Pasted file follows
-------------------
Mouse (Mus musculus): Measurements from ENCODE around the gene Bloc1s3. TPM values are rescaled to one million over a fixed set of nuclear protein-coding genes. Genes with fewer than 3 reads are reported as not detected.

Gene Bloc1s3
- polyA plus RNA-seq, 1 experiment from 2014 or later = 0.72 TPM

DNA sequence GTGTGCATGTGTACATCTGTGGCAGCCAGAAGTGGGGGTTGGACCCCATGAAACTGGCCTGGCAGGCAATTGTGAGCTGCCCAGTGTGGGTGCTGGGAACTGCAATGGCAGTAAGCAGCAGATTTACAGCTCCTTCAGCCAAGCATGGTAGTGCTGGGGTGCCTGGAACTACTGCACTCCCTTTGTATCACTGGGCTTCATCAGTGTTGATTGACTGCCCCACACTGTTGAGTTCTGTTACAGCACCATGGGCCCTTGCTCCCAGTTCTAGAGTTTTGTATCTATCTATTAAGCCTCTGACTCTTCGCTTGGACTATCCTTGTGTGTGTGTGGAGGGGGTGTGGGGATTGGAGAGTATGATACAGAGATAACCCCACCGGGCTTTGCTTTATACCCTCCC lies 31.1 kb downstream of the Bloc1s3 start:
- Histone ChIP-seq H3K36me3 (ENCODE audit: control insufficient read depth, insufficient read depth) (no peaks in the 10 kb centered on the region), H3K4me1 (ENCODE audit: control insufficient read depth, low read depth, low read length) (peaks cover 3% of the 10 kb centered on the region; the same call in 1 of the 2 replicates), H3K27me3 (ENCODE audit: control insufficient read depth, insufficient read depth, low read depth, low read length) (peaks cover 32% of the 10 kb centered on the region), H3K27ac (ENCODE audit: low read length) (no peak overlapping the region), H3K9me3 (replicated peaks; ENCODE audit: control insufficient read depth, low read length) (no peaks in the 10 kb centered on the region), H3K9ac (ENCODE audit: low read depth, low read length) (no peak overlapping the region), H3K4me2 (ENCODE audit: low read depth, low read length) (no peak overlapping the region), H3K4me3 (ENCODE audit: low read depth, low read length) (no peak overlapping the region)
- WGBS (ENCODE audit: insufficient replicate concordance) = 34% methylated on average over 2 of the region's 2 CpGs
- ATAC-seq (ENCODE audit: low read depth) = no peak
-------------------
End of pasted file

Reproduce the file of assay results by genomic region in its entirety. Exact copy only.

Mouse (Mus musculus): Measurements from ENCODE around the gene Bloc1s3. TPM values are rescaled to one million over a fixed set of nuclear protein-coding genes. Genes with fewer than 3 reads are reported as not detected.

Gene Bloc1s3
- polyA plus RNA-seq, 1 experiment from 2014 or later = 0.72 TPM

DNA sequence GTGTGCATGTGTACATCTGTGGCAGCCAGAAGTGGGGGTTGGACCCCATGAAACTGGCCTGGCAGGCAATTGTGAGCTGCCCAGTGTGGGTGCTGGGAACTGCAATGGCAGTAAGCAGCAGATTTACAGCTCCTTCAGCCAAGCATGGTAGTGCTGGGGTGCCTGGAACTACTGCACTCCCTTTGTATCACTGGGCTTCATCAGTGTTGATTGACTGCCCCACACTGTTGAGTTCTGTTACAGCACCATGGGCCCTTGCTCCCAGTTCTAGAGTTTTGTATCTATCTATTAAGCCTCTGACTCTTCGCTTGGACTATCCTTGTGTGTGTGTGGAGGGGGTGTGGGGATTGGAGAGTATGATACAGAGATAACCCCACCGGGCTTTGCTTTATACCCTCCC lies 31.1 kb downstream of the Bloc1s3 start:
- Histone ChIP-seq H3K36me3 (ENCODE audit: control insufficient read depth, insufficient read depth) (no peaks in the 10 kb centered on the region), H3K4me1 (ENCODE audit: control insufficient read depth, low read depth, low read length) (peaks cover 3% of the 10 kb centered on the region; the same call in 1 of the 2 replicates), H3K27me3 (ENCODE audit: control insufficient read depth, insufficient read depth, low read depth, low read length) (peaks cover 32% of the 10 kb centered on the region), H3K27ac (ENCODE audit: low read length) (no peak overlapping the region), H3K9me3 (replicated peaks; ENCODE audit: control insufficient read depth, low read length) (no peaks in the 10 kb centered on the region), H3K9ac (ENCODE audit: low read depth, low read length) (no peak overlapping the region), H3K4me2 (ENCODE audit: low read depth, low read length) (no peak overlapping the region), H3K4me3 (ENCODE audit: low read depth, low read length) (no peak overlapping the region)
- WGBS (ENCODE audit: insufficient replicate concordance) = 34% methylated on average over 2 of the region's 2 CpGs
- ATAC-seq (ENCODE audit: low read depth) = no peak